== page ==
I have met and heard the tragic stories of many parents. PA is a function, by and large, of a custodial ex-partner, although some alienation can start while the couple is still together.

This blog is a story of experiences and observations of dysfunctional Family Law (FLAW), an arena pitting parent against parent, with children as the prize. Due to the gender bias in Family Law, that I have observed, this Blog has evolved from a focus solely on PA to one of the broader Family/Children's Rights area and the impact of Feminist mythology on Canadian Jurisprudence and the Divorce Industry.

Tuesday, October 28, 2008

Convicted rapist Bill Coleman claims he's innocent, and he's starving himself to death to prove it.

A more recent column on Mr. Coleman's situation follows. Given the facts I cannot understand why the appeal is taking so long. False accusations during custody hearings by bitter ex's are prolific and how a conviction was registered is questionable.MJM Op-Ed: Hearing William Coleman’s Hunger Strike

by Jane Mills | September 19, 2008 8:59 AM Posted to Opinion

Photo courtesy of the DOC

Photo courtesy of the DOC

Editor’s note: The views expressed in this editorial are those of the author.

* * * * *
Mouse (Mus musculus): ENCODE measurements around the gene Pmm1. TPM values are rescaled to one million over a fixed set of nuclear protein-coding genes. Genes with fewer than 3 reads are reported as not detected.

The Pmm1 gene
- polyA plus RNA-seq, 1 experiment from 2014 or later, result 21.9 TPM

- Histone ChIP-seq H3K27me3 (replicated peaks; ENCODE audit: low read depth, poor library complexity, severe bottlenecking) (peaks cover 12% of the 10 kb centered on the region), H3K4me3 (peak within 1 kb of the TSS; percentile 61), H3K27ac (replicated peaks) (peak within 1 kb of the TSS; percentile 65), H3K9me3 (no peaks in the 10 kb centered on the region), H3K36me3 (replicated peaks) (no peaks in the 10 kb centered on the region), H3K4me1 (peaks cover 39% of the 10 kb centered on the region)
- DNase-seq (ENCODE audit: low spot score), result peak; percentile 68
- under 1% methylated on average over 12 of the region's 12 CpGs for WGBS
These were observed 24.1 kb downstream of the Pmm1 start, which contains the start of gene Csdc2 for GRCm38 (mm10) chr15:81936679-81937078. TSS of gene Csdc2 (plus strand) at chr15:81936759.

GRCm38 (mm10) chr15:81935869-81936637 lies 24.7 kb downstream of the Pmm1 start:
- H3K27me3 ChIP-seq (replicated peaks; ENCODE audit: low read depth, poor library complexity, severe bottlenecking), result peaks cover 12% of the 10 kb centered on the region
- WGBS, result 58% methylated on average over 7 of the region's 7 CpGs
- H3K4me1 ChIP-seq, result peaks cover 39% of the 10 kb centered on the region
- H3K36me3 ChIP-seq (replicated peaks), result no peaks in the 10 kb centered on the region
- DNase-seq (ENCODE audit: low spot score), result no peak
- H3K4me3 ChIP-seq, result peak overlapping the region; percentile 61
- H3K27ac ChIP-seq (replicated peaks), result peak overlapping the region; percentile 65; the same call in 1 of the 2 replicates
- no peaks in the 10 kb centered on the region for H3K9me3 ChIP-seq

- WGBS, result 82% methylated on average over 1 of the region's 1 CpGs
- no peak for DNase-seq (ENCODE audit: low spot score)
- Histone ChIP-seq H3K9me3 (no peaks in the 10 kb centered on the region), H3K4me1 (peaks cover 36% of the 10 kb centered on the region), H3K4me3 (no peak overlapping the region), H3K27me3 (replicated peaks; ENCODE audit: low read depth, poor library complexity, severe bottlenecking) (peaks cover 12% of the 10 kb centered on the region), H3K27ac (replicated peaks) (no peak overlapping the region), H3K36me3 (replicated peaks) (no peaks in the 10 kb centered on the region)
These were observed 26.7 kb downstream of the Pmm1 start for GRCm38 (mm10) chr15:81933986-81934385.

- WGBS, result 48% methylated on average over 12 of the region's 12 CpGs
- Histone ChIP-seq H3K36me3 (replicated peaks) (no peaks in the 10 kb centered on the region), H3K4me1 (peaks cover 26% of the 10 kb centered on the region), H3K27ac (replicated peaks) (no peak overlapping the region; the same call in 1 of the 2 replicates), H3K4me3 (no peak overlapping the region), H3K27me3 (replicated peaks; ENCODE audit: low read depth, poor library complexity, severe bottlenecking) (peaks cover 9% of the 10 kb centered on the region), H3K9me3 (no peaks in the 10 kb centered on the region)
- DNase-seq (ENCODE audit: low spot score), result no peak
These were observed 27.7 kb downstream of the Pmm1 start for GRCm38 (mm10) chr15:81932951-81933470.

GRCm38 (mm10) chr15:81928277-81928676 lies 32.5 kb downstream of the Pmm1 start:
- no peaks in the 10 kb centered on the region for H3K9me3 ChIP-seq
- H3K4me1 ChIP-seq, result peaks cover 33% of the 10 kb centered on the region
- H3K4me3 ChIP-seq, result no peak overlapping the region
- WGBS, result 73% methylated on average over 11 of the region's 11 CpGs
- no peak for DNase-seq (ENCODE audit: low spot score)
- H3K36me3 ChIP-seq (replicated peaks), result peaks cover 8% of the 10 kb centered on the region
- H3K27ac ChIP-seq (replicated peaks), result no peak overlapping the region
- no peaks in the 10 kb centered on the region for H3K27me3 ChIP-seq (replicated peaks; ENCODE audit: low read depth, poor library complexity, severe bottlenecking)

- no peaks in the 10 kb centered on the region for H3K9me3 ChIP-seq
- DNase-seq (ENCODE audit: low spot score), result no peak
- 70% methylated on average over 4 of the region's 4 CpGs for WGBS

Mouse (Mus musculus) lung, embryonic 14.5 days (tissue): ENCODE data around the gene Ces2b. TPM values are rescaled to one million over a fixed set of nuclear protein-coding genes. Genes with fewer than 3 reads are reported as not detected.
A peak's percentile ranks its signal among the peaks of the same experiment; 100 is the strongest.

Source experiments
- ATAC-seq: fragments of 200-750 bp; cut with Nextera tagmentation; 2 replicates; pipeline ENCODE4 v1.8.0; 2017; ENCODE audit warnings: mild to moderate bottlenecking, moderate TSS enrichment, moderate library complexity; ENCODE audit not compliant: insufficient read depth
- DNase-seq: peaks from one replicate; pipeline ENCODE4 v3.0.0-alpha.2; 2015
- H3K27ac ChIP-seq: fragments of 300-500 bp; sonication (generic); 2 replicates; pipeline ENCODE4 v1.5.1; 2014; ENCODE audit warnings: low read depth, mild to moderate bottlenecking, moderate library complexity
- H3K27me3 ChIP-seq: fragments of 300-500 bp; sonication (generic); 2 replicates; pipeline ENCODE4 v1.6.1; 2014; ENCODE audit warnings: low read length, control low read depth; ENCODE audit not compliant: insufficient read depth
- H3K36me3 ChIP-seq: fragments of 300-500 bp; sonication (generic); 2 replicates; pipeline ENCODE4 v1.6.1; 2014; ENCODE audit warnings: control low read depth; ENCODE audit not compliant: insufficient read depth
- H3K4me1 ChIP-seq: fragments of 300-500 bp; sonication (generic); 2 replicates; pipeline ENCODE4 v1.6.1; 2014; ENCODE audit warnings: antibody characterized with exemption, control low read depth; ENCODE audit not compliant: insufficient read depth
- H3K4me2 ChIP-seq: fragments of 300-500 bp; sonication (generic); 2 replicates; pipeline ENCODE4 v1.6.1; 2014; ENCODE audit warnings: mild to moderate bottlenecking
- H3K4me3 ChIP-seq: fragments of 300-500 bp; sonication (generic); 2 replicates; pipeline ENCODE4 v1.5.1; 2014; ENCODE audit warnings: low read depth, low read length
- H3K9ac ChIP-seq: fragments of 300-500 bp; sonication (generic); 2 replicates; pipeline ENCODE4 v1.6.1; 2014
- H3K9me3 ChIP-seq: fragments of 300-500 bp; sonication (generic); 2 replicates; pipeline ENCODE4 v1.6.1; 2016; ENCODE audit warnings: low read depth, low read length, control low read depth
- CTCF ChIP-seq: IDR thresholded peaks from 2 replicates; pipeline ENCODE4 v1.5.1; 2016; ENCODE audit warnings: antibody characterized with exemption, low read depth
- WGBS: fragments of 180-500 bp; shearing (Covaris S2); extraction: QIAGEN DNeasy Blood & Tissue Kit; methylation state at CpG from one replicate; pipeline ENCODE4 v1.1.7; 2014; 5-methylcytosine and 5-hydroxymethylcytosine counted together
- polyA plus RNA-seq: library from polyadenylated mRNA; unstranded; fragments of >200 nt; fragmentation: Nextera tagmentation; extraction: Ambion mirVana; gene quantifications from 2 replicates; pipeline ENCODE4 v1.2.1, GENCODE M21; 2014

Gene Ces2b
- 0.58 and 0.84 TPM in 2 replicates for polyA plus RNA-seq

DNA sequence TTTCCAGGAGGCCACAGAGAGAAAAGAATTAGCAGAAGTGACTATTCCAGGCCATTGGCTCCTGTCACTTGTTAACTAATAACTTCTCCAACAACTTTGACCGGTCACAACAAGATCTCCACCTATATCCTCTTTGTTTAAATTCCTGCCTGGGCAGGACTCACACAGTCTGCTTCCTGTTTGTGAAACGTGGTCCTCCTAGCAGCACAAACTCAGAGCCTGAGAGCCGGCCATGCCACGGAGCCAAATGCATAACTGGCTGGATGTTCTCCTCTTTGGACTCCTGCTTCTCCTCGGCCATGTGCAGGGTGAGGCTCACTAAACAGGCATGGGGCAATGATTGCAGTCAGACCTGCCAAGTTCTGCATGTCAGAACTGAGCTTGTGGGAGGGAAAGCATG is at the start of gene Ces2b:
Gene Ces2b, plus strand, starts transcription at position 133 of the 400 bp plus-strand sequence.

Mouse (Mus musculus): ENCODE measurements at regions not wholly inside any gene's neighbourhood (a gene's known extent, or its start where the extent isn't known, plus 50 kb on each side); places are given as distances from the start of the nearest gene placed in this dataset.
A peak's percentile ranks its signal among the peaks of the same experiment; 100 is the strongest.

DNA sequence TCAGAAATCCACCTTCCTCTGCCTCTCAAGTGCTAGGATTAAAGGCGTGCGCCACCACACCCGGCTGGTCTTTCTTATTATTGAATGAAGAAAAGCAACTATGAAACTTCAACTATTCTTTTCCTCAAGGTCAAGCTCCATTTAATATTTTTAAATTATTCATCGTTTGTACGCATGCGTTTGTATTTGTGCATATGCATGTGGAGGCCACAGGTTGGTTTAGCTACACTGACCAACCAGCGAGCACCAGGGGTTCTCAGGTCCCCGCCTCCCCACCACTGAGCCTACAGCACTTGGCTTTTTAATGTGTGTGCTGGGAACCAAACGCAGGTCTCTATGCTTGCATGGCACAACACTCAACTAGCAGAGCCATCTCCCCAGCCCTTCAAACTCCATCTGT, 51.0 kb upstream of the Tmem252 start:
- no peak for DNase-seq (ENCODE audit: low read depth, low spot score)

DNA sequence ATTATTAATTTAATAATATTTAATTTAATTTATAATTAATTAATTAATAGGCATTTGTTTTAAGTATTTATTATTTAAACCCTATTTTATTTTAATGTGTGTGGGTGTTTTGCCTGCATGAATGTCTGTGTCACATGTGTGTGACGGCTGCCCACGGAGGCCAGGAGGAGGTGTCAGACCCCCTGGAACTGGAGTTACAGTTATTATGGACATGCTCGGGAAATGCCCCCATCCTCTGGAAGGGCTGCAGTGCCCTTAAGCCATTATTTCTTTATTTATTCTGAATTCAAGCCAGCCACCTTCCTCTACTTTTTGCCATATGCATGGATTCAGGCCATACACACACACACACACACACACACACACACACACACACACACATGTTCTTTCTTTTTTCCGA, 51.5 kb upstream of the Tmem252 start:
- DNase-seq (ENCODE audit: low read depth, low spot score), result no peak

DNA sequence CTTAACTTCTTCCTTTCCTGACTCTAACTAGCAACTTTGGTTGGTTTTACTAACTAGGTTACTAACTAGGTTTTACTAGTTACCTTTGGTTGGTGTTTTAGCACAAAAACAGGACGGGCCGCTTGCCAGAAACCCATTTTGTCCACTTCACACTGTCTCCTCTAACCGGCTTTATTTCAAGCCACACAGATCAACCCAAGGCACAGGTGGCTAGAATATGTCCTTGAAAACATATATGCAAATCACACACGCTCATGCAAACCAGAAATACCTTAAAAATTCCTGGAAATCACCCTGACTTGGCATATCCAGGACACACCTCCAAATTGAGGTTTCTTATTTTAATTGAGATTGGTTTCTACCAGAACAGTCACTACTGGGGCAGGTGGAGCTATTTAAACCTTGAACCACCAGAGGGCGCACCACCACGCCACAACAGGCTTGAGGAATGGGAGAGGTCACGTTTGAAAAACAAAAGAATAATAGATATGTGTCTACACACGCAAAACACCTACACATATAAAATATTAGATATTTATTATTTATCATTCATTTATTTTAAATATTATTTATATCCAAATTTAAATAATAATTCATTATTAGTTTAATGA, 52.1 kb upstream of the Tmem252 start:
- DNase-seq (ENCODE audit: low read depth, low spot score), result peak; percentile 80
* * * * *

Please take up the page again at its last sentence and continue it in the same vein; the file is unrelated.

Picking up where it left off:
Connecticut prison inmate William Coleman has been on a hunger strike for a year and started refusing liquids on Tuesday, which means without intervention, he may not make it to the weekend.

In Connecticut, where autonomy in medical decisions and free speech rights do not particularly persuade in court, the Department of Correction won the power to force-feed Coleman in January. They have not acted on it, but may before the end of this week.

National and international medical ethics standards advise against any doctor in Connecticut forcing a feeding tube down his nose against his will.

His hunger strike should be protected political speech and a private medical decision. He’s been found competent to make those decisions. His living will directs doctors not to force-feed him and they are bound by it. In fact, Coleman has met every condition under the ethical guidelines of the World Medical Association that say force-feeding protesters is unjustifiable.